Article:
Charleston Gyre

Career Profiles

Robin Cheshire, Biological Science Technician for NOAA National Ocean Service

Robin works in the Beaufort, NC NOAA lab. He has a Bachelor’s degree in fisheries and wildlife science from North Carolina State University and a Master’s degree in zoology also from NC State. Robin says he decided to become a marine scientist when he moved to Wilmington, NC and fell in love with the sea. Robin’s duties include fieldwork in the Florida and Chesapeake Bays monitoring fishes regarding sea grass habitats and marsh restoration. In the lab he weighs, measures and records information about the fish he has caught. He then analyzes and records his findings. He is very interested in larval fish growth rates related to the warm water eddies that spin off the Gulf Stream.

The thing Robin likes best about his job is being by the water. The only thing he doesn’t really like is that the fieldwork sometimes keeps him away from his family for long periods of time. When asked what kind of sea creature he would like to be he said a seahorse. His reason was “they’re cool”.

Brian Degan
, Fisheries Technician – NOAA Beaufort Lab

Brian has a bachelor’s degree in fisheries and wildlife science from North Carolina State. He worked for CMAST (Center for Marine Sciences and Technology) at NC State after he graduated and when that ended he was offered a temporary position at the Beaufort Lab. He had planned on taking that position then going on to graduate school when it ended. However, he was eventually offered a full-time position and decided to take it.

His father was a fisheries biologist but he said he thinks the main reason he became interested in fisheries and wildlife was because he grew up on a lake and spent a lot of time fishing. Originally he was interested in freshwater fisheries but working at CMAST turned his interest to marine science.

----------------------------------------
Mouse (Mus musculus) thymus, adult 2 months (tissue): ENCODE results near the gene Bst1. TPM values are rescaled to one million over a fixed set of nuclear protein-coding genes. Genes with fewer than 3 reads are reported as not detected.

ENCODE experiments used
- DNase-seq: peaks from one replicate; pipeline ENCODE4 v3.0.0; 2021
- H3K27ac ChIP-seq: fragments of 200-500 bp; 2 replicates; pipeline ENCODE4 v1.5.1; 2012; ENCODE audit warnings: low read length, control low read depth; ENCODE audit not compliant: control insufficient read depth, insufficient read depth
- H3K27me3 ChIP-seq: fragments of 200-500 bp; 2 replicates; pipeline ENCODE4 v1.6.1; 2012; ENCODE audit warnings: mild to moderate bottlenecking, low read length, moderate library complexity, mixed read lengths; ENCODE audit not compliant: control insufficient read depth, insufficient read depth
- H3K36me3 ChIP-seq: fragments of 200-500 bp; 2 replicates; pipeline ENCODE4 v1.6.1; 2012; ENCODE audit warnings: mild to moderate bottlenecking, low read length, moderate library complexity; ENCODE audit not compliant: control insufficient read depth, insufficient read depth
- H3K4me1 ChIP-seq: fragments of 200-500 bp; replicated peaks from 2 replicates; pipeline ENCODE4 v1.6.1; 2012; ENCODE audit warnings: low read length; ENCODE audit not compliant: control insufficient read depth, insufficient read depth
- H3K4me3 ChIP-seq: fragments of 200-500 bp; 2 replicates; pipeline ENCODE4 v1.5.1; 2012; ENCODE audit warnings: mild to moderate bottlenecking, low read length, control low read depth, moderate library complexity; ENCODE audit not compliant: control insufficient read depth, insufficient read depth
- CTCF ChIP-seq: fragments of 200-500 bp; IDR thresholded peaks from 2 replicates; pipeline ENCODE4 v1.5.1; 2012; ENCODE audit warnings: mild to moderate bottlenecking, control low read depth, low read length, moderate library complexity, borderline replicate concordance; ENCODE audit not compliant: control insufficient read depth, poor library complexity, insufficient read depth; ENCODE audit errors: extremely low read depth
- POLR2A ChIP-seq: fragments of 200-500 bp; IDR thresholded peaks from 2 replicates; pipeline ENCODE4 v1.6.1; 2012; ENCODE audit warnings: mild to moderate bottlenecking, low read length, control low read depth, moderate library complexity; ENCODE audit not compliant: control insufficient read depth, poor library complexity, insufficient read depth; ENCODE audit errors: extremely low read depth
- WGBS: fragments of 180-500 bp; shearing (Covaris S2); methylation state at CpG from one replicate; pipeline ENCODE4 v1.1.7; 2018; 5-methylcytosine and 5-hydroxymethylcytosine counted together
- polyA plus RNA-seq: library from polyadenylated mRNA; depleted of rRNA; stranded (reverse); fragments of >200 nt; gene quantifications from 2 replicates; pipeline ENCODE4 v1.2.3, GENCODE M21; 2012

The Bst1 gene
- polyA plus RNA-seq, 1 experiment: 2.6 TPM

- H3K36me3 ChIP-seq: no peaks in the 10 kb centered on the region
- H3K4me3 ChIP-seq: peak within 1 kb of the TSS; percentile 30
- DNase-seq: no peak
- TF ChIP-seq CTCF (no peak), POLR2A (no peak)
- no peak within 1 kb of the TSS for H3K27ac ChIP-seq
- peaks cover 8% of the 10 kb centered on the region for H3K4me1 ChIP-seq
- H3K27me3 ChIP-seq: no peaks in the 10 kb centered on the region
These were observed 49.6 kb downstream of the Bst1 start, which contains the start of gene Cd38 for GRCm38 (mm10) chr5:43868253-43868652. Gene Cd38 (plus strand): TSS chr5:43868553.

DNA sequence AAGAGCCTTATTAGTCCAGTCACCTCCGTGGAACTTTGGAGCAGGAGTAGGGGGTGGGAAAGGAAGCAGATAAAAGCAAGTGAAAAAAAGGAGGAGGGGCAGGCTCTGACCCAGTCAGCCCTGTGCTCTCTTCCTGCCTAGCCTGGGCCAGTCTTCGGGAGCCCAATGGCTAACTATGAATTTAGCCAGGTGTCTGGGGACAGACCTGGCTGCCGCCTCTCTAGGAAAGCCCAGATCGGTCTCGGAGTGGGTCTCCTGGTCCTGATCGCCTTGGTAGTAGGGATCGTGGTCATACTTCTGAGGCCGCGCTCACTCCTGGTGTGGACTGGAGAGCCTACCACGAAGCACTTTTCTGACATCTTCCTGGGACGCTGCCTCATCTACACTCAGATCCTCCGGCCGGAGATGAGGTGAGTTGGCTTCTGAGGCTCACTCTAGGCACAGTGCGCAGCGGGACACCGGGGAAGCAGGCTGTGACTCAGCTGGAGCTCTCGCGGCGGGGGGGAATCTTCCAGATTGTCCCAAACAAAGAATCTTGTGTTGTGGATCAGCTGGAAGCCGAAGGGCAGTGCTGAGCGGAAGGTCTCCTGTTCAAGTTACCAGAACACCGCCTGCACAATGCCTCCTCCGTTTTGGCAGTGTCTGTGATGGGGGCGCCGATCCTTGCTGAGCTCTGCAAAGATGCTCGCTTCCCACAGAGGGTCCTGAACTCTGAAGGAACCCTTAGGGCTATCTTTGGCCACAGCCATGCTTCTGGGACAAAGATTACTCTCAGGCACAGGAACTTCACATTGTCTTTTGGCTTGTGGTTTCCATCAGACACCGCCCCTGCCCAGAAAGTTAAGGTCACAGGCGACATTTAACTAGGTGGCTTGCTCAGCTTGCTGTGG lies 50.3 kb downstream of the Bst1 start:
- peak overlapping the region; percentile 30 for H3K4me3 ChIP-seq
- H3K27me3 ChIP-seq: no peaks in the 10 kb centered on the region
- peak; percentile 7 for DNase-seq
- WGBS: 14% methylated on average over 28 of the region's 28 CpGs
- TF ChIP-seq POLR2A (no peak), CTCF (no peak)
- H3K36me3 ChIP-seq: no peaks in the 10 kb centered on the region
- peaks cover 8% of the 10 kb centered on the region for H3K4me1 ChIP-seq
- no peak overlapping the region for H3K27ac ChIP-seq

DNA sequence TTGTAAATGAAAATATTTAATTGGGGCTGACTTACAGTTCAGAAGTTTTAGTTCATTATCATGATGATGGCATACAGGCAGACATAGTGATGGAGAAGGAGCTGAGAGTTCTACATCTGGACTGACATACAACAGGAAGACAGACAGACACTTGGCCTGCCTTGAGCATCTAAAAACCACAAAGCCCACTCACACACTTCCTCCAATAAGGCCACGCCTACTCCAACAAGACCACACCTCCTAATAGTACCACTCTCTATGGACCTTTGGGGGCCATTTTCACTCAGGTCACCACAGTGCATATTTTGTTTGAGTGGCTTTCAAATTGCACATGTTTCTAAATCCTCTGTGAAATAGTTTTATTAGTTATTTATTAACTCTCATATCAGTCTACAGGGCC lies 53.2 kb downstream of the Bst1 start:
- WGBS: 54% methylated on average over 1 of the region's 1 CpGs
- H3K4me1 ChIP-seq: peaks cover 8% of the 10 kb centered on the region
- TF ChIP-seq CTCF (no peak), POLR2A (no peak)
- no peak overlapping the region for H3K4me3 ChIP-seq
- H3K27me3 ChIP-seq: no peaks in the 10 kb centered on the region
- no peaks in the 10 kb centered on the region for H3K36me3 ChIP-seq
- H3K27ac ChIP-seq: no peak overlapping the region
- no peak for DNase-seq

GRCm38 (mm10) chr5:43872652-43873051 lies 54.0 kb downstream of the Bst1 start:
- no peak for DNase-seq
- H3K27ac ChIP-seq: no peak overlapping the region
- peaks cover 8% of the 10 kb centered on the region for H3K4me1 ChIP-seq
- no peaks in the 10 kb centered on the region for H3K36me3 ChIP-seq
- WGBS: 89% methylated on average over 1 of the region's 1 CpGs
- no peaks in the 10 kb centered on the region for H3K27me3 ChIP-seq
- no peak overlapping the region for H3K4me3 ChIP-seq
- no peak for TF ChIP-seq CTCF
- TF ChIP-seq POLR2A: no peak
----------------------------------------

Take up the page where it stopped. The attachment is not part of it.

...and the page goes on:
Brian participates in a lot of field work, including the preparation for the cruises, the sorting and identifying of the samples and the data analysis. He said, “I never imagined that work could be like this, it’s so refreshing and Jon [Hare] is a great mentor and a great boss.” The only thing he could think of that’s remotely negative about his job is the governmental beaurocracy and office politics.

When asked what kind of sea creature he would be he really had to think about it. Finally he decided on the blue fin tuna because of its “mystique”.

Mike Green
, Biological Science Technician – Fisheries, Beaufort lab.

Mike has 2 associates degrees. One is in science, the other in fisheries management. Mike was brought up in the outdoors and has always enjoyed it. He decided one day that he needed a career change from being a drummer in a band, so he went back to school. While working on his science degree he enjoyed the ichthyoplankton and zoology classes and decided to go on and get his fisheries management degree as well.

While in school, Mike volunteered with numerous agencies. He worked for State Wildlife Management with endangered species, Camp Lejeune on a deer harvest project, Ft. Bragg and a turtle rescue project to name a few. When he graduated he sent out resumes and applications and was hired by NOAA’s National Marine Fisheries Service. He still loves it.

His duties include supporting the principal investigators on cruises such as this one. This entails operating the MOCNESS, operating boats, repairing and maintaining equipment and compiling and analyzing data. He likes working with different equipment, likes the people he works with and enjoys seeing the final product when all the data has been analyzed and the results are published. Mike also sketches many of the fish species that he works with. There’s nothing he doesn’t like about his job but his advice would be to make sure you don’t get seasick, are able to live in small quarters, and are able to be away from friends and family for weeks at a time.

Mike said he would be a sunfish (mola mola) if he had a choice. He said they’re unique, they range around the world, and no one could dislike the sunfish because it’s so pretty.